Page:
Green projects take off at Minneapolis-St. Paul International Airport
By David Greig
May 13, 2009
May 14, 2009 Airports are windy places and it seems logical to harness this power to reduce operating costs and boost green credentials. In line with this, the environmentally minded Metropolitan Airports Commission (MAC) at Minneapolis-St. Paul International Airport (MSP) has recently installed 10 wind-powered electricity generators and purchased an electric-powered utility vehicle for use at the airport.
The MAC has mounted the 1-kilowatt wind turbines on the roof of the airport's fire station to maximize the use of the prevailing northwest winds. The turbines, manufactured by Aerovironment, are expected to generate 10 kilowatts of electricity an hour. The MAC expects the turbines, which cost USD$94,000 and have an estimated life of more than 20 years, will easily bring a return on investment through reduced fuel costs. Each unit has five black fan blades to protect the blades and turbines from snow, ice and birds.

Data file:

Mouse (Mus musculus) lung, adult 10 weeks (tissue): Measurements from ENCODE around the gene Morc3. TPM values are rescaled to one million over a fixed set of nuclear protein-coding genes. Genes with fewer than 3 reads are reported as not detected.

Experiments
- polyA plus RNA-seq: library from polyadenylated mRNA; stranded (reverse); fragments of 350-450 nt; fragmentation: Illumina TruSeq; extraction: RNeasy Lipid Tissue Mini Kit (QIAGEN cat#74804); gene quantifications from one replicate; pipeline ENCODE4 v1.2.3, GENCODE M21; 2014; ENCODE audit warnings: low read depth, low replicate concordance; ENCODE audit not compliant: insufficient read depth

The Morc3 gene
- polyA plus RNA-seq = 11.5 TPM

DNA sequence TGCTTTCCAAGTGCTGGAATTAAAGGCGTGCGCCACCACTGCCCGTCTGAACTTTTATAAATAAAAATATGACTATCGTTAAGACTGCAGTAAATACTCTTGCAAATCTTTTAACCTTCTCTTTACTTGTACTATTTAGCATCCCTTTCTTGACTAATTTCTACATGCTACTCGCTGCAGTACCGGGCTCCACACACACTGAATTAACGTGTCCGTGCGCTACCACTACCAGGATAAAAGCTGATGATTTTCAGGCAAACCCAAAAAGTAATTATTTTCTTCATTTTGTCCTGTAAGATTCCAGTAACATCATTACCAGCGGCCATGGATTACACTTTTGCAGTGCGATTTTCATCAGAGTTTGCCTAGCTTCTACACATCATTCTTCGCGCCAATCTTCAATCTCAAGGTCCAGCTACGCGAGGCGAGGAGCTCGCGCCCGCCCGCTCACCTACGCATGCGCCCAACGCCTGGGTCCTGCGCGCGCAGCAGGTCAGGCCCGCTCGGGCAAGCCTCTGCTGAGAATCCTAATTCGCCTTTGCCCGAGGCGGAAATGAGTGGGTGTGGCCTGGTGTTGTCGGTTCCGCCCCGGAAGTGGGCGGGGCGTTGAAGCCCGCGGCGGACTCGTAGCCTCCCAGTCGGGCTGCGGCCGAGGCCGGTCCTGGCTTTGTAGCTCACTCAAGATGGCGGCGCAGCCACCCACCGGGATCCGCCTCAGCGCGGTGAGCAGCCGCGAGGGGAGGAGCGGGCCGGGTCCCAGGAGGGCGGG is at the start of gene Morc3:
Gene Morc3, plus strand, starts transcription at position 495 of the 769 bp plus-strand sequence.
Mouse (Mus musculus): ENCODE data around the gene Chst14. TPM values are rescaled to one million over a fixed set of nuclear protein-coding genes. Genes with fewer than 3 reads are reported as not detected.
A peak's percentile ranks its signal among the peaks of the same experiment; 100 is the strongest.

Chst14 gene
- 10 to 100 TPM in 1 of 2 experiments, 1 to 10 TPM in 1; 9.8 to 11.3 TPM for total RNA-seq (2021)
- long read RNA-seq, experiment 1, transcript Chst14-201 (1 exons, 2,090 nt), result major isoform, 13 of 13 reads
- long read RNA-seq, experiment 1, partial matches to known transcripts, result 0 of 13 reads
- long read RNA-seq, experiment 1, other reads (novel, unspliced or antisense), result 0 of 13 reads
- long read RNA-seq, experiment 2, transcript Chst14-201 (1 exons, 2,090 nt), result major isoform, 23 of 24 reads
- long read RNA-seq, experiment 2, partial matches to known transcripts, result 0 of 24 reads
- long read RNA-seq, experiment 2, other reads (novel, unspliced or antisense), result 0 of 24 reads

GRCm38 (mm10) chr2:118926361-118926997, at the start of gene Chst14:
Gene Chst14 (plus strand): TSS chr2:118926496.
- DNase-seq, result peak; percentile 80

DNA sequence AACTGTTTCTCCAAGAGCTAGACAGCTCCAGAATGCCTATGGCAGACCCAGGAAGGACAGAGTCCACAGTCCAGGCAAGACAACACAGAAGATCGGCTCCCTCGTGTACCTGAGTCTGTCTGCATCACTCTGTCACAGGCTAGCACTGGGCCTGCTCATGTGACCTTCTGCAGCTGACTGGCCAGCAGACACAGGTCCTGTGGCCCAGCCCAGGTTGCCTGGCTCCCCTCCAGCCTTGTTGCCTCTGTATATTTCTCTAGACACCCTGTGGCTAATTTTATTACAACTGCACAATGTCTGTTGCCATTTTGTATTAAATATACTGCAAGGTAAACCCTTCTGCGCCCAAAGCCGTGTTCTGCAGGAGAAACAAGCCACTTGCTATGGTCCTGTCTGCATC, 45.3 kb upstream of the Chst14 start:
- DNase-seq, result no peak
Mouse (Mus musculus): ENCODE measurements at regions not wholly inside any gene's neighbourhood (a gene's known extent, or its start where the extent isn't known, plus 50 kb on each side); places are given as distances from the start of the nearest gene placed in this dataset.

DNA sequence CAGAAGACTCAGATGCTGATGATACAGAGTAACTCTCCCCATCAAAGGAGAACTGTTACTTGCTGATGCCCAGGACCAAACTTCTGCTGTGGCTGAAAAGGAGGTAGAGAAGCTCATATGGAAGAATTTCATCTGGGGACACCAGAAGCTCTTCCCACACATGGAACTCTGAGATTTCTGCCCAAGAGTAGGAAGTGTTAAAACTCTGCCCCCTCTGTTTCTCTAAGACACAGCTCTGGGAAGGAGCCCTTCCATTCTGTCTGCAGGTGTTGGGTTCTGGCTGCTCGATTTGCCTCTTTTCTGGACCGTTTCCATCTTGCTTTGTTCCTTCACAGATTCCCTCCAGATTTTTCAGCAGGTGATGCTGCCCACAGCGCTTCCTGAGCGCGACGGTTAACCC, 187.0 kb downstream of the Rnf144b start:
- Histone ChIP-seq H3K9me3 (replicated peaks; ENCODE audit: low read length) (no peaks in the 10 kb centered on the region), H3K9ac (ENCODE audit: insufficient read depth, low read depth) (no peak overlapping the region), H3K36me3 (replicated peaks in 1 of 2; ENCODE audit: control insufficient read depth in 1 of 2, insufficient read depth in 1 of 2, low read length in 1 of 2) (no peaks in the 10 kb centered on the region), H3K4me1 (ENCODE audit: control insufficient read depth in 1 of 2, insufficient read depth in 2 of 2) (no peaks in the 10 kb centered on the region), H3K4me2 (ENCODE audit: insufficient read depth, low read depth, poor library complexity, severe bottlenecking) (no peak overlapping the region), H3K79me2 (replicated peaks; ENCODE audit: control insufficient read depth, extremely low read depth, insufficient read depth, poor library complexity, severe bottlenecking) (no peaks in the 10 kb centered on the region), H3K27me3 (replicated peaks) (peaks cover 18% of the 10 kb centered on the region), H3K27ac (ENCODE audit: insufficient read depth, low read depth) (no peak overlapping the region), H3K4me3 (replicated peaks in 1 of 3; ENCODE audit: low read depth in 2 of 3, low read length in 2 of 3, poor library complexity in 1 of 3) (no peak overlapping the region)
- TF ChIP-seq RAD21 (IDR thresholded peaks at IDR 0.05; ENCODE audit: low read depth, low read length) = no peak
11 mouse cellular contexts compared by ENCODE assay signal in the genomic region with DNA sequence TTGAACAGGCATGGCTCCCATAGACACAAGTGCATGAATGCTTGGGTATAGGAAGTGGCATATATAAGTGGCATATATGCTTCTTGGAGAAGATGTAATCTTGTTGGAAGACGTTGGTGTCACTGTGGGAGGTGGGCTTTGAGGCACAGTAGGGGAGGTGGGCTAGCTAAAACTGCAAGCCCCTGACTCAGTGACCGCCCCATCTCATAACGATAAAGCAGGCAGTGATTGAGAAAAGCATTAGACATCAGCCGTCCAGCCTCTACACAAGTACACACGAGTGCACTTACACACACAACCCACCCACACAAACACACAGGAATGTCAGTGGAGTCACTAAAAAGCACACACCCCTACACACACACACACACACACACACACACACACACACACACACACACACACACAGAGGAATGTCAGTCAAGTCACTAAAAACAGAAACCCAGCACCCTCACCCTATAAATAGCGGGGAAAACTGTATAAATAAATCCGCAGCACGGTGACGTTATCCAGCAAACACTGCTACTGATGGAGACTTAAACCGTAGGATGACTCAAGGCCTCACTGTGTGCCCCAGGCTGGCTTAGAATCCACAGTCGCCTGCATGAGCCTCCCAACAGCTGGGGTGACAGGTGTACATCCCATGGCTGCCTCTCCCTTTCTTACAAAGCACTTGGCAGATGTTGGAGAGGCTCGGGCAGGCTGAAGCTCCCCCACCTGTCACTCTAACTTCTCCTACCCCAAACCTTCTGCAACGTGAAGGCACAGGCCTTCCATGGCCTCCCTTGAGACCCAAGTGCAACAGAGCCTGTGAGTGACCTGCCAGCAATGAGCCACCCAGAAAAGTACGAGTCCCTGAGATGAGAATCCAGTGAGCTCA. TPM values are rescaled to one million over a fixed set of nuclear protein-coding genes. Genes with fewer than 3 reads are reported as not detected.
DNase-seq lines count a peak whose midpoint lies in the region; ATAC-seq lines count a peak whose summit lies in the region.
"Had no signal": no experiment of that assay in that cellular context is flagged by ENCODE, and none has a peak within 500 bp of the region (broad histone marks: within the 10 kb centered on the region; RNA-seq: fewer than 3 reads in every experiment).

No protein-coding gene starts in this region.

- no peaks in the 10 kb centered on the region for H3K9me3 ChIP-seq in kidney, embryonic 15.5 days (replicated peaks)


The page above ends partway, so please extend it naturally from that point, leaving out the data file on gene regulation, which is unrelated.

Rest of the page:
The new Cushman Motors e-Ride exv2 electric utility vehicle will be used primarily by parking management staff. Equipped with a 72 volt AC motor with a range of 45 to 55 miles, the totally electric vehicle is quiet and eliminates the exhaust emissions of hybrid and fossil-fuel-powered vehicles normally used at airports. Costing USD$22,000, the electric vehicle will only cost about USD$202 a year to run.
The program is part of the Stewards of Tomorrow’s Airport Resources (STAR) program, launched by the MAC in 2008, which is aimed at advancing airport activities that are environmentally, operationally and financially sustainable.
“We will monitor how well the wind-power generators and the electric vehicle perform at MSP to determine whether they might play a bigger role in the airport’s future," says Jeff Hamiel, airport executive director.
For more information visit the Minneapolis-St. Paul International Airport website.